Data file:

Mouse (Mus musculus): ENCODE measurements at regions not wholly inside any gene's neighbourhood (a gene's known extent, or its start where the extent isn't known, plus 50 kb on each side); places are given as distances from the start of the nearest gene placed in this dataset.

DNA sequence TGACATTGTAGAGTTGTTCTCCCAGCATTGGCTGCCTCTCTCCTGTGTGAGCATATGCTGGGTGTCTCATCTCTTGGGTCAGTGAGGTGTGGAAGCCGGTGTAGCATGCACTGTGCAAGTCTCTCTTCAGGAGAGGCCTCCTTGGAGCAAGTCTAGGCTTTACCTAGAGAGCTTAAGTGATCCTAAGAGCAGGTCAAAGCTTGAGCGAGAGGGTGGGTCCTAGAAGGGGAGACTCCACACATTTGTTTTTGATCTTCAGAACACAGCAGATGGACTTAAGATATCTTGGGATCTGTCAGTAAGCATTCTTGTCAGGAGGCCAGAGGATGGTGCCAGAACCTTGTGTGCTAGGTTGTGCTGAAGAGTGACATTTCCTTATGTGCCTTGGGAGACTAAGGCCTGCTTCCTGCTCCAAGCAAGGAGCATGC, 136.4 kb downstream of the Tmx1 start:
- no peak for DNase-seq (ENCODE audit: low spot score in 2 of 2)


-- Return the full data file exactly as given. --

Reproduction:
Mouse (Mus musculus): ENCODE measurements at regions not wholly inside any gene's neighbourhood (a gene's known extent, or its start where the extent isn't known, plus 50 kb on each side); places are given as distances from the start of the nearest gene placed in this dataset.

DNA sequence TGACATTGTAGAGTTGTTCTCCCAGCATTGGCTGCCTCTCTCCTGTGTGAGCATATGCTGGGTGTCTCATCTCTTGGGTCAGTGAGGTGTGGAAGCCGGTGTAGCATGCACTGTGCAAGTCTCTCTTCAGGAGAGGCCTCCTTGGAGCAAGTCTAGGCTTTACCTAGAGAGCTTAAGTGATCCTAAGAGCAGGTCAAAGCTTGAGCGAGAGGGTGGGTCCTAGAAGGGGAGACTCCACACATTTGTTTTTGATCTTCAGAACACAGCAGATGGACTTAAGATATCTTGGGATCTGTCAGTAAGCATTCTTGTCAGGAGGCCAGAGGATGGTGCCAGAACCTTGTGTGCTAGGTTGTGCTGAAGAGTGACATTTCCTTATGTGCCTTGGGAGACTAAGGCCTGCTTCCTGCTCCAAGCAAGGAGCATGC, 136.4 kb downstream of the Tmx1 start:
- no peak for DNase-seq (ENCODE audit: low spot score in 2 of 2)